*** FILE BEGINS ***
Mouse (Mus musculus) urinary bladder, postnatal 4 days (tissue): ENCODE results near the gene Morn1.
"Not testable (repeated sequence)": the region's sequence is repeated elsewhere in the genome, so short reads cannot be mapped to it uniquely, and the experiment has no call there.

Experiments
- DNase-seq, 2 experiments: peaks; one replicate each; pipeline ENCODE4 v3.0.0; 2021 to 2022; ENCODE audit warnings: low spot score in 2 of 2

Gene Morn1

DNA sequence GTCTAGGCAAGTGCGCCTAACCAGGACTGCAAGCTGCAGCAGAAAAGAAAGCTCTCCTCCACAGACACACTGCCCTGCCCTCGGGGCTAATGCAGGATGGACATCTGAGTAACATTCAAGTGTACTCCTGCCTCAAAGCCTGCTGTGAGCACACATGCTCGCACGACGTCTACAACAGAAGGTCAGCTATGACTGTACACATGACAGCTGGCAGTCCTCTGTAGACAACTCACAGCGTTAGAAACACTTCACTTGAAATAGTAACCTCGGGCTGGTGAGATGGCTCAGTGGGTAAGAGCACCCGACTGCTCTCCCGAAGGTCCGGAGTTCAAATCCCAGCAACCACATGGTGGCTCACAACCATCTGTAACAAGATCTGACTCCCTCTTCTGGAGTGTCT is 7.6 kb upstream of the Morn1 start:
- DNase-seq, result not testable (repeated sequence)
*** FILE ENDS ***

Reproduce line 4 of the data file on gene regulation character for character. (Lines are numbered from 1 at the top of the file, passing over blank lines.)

- DNase-seq, 2 experiments: peaks; one replicate each; pipeline ENCODE4 v3.0.0; 2021 to 2022; ENCODE audit warnings: low spot score in 2 of 2